CHICAGO — A Chicago man was sentenced life in prison for the "cold-blooded" murder of a bank teller during a 2007 robbery-gone-wrong on the city's South Side, officials said Wednesday.
Jurors in July 2011 convicted David Vance, 34, of the fatal shooting of Tramaine Gibson, 23, while robbing a Illinois Service Federal Savings and Loan on the South Side in May 2007, according to a statement from the U.S. Attorney's Office.
Vance jumped the teller counter and "killed Gibson in his cold-blooded pursuit of the money in the bank vault," prosecutors argued. Vance demanded Gibson open the bank vault, though Gibson was not able to. Vance shot Gibson, who was unarmed, at point-blank range and dragged his bloody body toward the bank vault, the statement said.
Vance also shot a security guard and customer during the robbery, which he carried out with two accomplices. He stole $6,875 from the bank, and was also convicted of robbing a Cole Taylor Bank on the South Side of $11,438 in May 2007.
"This heinous crime is an unfortunate example of how an armed robbery can go horribly wrong," prosecutors said. " A life sentence will send a message to individuals considering such crimes."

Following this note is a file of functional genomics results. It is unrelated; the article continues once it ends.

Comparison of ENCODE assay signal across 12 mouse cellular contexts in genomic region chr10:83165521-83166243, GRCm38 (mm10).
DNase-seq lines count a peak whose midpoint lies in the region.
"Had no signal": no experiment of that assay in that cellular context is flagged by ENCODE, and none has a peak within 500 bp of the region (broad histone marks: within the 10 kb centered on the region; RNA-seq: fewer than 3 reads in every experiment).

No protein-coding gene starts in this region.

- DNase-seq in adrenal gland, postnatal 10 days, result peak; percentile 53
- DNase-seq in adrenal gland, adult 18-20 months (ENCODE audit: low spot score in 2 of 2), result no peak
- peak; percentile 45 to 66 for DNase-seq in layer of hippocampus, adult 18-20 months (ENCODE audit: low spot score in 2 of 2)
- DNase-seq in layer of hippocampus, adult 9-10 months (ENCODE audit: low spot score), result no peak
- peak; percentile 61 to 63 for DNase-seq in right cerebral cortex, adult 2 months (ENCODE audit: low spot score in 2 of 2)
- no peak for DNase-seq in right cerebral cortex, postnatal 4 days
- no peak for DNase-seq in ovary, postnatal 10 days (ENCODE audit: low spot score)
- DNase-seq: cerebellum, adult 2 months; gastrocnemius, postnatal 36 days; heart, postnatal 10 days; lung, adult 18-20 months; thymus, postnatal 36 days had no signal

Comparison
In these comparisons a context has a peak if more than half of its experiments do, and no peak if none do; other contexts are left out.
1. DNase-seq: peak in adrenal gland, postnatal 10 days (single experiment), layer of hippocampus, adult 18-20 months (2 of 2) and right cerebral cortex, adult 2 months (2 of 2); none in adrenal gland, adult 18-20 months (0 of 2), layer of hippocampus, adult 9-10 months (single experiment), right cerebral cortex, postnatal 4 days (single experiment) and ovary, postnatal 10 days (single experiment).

Judge Joan Gottschall sentenced Vance to the mandatory life sentence and a mandatory consecutive sentence of 32 years for the use of a gun during the robbery. There is no parole in the federal prison system, officials said.
Gottschall also ordered Vance to pay restitution of $1.2 million for the stolen bank funds, the security guard's disability and the estate of Gibson. Gottschall acknowledged the money was not likely to be recovered, however, a statement said.
The two accomplices, Alton Marshall, 34, and Henry Bluford, 35, both of Chicago, pleaded guilty to the bank robberies and testified against Vance. They are expected to each receive 20 years in prison when they are sentenced April 17 and 24, a statement said.
The Illinois Service Federal Savings and Loan branch is at 8700 S. King Drive in Chatham, the Tribune reported.